Medellin, Colombia: Searching for Pablo

Last month I was in Medellin, Colombia, a place that once held the unofficial title of the world’s most dangerous city. Its widespread infamy came courtesy of infamous drug cartels and Pablo Escobar, a man whose depth of violence and narcissism intersected to cause an entire nation to spiral into chaos and bloodshed.

These days, Medellin is a far cry from its dark days of the 80’s and 90’s when Escobar went to war with the government and nearly turned Colombia into a narco state. It is a city on the rise, known for its spring-like weather year round, gorgeous setting, state of the art metro system, and emerging middle class. Visitors have started to flock here in droves.

I spoke with several local people about Medellin’s former notoriety, including the son of a man who once worked for Escobar. He spoke of how, to many Colombians, Escobar was a like saint. Before turning into a militant drug lord, he was touted as a Robin Hood figure for the schools and homes he built for the poor. For many Colombians I talked to, his legacy was situated somewhere between Mother Teresa and Adolph Hitler—somewhere between the sacred and the desecrated. He was a man both lauded and feared.

There is an increasing amount of tourism focused around Medellin’s shadowy past, including the extremely popular “Pablos Escobar Tours” that guide participants to his grave, some of his former homes and various other sites of interest. I met several North Americans and Europeans who were enthralled with following the Escobar trail. They spoke eagerly about visiting his grave and his former hangouts, like they just had to see it, to touch and taste a piece of Pablo.  It was as if they were on a search for the radical image of Escobar the Fallen Saint, who could be an object of reverence and sanctification.

To revere someone or something is to give honor and praise to a person or place of spiritual significance. Pilgrimage has long been a means of journeying toward a destination that holds spiritual importance.Humans are born with a religious impulse. The desire to praise and seek the transcendent is wired into our biology. It is something we can’t escape. But this age of consumerism and a resulting collective sense of meaninglessness in the West, it seems that for many nothing is holy anymore. The secularization of society, though not inherently bad, has left very real consequences in our psyches and souls.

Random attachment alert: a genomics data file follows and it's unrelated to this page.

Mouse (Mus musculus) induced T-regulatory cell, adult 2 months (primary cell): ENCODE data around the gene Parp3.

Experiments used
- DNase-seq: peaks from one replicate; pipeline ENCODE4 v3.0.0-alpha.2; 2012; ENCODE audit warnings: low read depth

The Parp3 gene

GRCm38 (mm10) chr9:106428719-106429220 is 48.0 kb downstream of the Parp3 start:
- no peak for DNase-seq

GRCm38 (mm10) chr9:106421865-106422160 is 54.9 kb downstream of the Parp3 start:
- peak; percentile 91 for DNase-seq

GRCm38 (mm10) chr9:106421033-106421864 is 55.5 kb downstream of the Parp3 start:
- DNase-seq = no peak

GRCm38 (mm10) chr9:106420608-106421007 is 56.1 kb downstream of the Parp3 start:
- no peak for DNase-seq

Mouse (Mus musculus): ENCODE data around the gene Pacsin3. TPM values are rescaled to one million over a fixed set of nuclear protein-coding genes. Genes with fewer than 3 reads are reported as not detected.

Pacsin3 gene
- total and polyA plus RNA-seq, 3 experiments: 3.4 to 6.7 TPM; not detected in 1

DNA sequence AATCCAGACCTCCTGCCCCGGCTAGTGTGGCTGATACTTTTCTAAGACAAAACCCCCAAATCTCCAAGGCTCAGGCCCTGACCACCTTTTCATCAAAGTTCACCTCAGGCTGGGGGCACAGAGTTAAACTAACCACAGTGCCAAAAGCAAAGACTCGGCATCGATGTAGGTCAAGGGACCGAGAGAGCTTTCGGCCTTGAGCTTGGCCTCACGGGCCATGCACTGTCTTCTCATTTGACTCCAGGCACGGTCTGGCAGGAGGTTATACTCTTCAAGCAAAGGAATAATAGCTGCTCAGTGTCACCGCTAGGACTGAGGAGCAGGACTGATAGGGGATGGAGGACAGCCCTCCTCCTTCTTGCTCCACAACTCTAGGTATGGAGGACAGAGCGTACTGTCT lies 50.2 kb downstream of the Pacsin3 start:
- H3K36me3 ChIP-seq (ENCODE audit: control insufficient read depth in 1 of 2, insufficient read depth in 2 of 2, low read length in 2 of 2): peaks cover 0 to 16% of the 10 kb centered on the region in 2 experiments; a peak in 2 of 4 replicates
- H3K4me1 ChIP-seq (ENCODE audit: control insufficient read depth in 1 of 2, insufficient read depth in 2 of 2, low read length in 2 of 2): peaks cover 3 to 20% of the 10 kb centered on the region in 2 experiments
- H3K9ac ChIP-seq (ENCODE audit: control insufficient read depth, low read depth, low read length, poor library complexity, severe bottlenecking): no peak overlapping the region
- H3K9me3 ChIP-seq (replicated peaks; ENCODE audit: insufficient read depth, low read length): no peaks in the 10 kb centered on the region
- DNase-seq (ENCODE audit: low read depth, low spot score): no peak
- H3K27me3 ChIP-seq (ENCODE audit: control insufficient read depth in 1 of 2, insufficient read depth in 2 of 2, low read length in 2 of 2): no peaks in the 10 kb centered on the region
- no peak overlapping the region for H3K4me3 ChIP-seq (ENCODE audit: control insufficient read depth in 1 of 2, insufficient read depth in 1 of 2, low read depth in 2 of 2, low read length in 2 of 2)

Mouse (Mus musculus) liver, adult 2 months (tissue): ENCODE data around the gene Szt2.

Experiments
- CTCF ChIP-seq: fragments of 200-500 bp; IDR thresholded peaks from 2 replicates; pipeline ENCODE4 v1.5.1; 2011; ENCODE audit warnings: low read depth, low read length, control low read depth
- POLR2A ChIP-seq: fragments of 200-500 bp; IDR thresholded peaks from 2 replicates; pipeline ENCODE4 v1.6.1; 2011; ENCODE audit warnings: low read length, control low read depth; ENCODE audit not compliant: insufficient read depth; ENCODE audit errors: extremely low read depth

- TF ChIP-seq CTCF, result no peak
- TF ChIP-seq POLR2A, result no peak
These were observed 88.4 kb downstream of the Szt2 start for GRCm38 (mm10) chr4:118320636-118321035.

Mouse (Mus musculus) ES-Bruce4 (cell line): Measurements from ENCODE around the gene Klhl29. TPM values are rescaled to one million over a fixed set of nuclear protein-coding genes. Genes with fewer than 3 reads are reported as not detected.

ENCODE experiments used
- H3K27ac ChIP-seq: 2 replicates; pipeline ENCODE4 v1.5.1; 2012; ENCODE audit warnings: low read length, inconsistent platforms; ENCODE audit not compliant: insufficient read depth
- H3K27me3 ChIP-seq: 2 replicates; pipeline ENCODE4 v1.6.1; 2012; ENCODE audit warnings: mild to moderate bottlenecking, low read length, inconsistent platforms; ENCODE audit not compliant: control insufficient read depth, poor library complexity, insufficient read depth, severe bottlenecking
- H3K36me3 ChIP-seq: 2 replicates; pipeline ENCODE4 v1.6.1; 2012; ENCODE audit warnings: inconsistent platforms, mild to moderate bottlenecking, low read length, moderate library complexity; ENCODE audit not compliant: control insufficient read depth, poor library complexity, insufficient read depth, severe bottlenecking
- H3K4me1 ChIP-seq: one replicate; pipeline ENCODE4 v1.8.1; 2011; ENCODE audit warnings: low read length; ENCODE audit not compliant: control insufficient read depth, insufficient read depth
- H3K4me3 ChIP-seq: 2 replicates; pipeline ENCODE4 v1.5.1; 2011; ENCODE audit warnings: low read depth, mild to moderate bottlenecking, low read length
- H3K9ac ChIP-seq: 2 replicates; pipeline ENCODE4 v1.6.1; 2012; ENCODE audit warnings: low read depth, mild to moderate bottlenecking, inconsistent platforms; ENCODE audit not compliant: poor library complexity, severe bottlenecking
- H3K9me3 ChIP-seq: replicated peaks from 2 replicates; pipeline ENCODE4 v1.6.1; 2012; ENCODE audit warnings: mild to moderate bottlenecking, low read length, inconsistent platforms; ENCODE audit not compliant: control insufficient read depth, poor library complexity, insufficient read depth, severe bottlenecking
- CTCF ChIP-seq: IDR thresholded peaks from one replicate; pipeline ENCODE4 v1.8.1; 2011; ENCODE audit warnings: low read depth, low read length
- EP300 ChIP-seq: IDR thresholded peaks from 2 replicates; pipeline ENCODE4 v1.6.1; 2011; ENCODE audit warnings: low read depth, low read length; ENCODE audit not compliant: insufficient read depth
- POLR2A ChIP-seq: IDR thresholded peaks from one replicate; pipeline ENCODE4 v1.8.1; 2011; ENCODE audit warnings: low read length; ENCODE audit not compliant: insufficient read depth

But this natural longing of the soul has to go somewhere, it doesn’t just disappear. Often, it becomes misplaced in our postmodern West where technology and the pursuit of progress has blighted out the subtler, softer yearnings of our personhood. The search for the sacred is easily perverted.
We are all, in one way or another, on a search for the transcendent, the divine, the holy. We are all on a search for the sacred. The search for Pablo represents this archetypal quest that has been misplaced.  This misconstrued attempt at pilgrimage labels his defunct mansions as sites of hallowed ground, to be revered and honored. To visit his grave and stand in the presence of his corpse is an attempt at encountering the holy. The sacred and the desecrated are easily confused.

To honor a mercilessly violent man who inflicted such egregious harm on a nation is simply the search for the sacred gone awry. The search for Pablo is the search of a pilgrim who, having lost touch with the innate desire to venerate the holy, encounters the desecrated and believes it to be the sacred.

But the soul is not easily fooled. The yearning is not filled when the desecrated takes the place of the sacred. In the moment of encounter with the false masquerading as the real, the soul is left empty and dry, its attempt at contact with the divine is shattered.

So the search continues. Eventually, if the journey isn’t halted prematurely, the sojourner learns what he or she really desires. And whatever that is, there is the choice to follow the yearning, to heed the depths and honor the true self. Eventually, there may come a moment of realization, when there is no need to search only on the outside anymore, not for Pablo, not for anyone or anything. The need to look only without ceases when we realize the divine One we have been searching for, often without knowing it, has been moving toward us the whole time, and indeed has already found us.

The Sacred has made its home inside of us which means we don’t need to look outside anymore to find an object of reverence. The divine presence is never an object, anyhow, as Abraham Joshua Heschel said: “God is always apprehended, experienced, and conceived as a Subject, never an object.”

The end of all our searching will be to return home to ourselves, and as TS Eliot said, know the place for the first time, to finally know that within us dwells the sacred that we have been searching for.
I’d love to hear more about your search for the sacred and where you have encountered the divine both within and without. Please comment below or send me a note. As always, thanks for reading 🙂

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